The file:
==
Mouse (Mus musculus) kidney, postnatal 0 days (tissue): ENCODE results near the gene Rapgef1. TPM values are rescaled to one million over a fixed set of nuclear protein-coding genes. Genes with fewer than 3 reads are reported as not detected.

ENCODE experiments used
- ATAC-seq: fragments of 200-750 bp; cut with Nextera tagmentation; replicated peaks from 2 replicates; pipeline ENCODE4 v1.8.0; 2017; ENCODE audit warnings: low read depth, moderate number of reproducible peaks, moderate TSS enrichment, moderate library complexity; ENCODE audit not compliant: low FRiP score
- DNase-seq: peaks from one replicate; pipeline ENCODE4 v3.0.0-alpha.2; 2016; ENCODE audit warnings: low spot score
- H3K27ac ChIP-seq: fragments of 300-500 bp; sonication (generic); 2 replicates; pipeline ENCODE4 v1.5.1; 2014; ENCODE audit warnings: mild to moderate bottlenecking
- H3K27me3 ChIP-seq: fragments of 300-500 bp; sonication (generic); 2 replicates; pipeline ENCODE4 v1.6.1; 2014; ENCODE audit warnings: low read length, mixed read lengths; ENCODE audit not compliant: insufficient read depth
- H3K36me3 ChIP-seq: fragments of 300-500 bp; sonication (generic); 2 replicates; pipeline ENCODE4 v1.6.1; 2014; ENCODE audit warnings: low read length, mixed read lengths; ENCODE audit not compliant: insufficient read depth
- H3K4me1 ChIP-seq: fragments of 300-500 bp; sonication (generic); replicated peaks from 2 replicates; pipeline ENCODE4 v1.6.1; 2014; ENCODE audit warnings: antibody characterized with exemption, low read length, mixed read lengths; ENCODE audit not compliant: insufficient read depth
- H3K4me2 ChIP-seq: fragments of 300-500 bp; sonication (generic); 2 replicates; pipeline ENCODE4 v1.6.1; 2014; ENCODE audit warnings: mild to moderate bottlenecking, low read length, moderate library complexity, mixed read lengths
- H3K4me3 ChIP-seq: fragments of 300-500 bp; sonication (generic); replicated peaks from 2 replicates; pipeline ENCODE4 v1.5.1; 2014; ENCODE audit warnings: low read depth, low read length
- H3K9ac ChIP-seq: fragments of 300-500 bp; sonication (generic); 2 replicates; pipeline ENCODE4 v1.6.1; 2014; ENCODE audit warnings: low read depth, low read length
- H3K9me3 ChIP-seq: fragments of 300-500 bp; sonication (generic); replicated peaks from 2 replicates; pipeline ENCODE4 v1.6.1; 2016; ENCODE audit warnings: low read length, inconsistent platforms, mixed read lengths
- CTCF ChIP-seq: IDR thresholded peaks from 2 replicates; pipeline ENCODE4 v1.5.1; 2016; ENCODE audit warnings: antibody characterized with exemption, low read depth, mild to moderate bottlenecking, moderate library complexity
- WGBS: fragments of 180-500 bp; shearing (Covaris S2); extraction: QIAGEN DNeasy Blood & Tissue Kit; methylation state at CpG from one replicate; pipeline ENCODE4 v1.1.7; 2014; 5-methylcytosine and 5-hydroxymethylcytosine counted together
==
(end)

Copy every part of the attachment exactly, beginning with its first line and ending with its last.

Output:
Mouse (Mus musculus) kidney, postnatal 0 days (tissue): ENCODE results near the gene Rapgef1. TPM values are rescaled to one million over a fixed set of nuclear protein-coding genes. Genes with fewer than 3 reads are reported as not detected.

ENCODE experiments used
- ATAC-seq: fragments of 200-750 bp; cut with Nextera tagmentation; replicated peaks from 2 replicates; pipeline ENCODE4 v1.8.0; 2017; ENCODE audit warnings: low read depth, moderate number of reproducible peaks, moderate TSS enrichment, moderate library complexity; ENCODE audit not compliant: low FRiP score
- DNase-seq: peaks from one replicate; pipeline ENCODE4 v3.0.0-alpha.2; 2016; ENCODE audit warnings: low spot score
- H3K27ac ChIP-seq: fragments of 300-500 bp; sonication (generic); 2 replicates; pipeline ENCODE4 v1.5.1; 2014; ENCODE audit warnings: mild to moderate bottlenecking
- H3K27me3 ChIP-seq: fragments of 300-500 bp; sonication (generic); 2 replicates; pipeline ENCODE4 v1.6.1; 2014; ENCODE audit warnings: low read length, mixed read lengths; ENCODE audit not compliant: insufficient read depth
- H3K36me3 ChIP-seq: fragments of 300-500 bp; sonication (generic); 2 replicates; pipeline ENCODE4 v1.6.1; 2014; ENCODE audit warnings: low read length, mixed read lengths; ENCODE audit not compliant: insufficient read depth
- H3K4me1 ChIP-seq: fragments of 300-500 bp; sonication (generic); replicated peaks from 2 replicates; pipeline ENCODE4 v1.6.1; 2014; ENCODE audit warnings: antibody characterized with exemption, low read length, mixed read lengths; ENCODE audit not compliant: insufficient read depth
- H3K4me2 ChIP-seq: fragments of 300-500 bp; sonication (generic); 2 replicates; pipeline ENCODE4 v1.6.1; 2014; ENCODE audit warnings: mild to moderate bottlenecking, low read length, moderate library complexity, mixed read lengths
- H3K4me3 ChIP-seq: fragments of 300-500 bp; sonication (generic); replicated peaks from 2 replicates; pipeline ENCODE4 v1.5.1; 2014; ENCODE audit warnings: low read depth, low read length
- H3K9ac ChIP-seq: fragments of 300-500 bp; sonication (generic); 2 replicates; pipeline ENCODE4 v1.6.1; 2014; ENCODE audit warnings: low read depth, low read length
- H3K9me3 ChIP-seq: fragments of 300-500 bp; sonication (generic); replicated peaks from 2 replicates; pipeline ENCODE4 v1.6.1; 2016; ENCODE audit warnings: low read length, inconsistent platforms, mixed read lengths
- CTCF ChIP-seq: IDR thresholded peaks from 2 replicates; pipeline ENCODE4 v1.5.1; 2016; ENCODE audit warnings: antibody characterized with exemption, low read depth, mild to moderate bottlenecking, moderate library complexity
- WGBS: fragments of 180-500 bp; shearing (Covaris S2); extraction: QIAGEN DNeasy Blood & Tissue Kit; methylation state at CpG from one replicate; pipeline ENCODE4 v1.1.7; 2014; 5-methylcytosine and 5-hydroxymethylcytosine counted together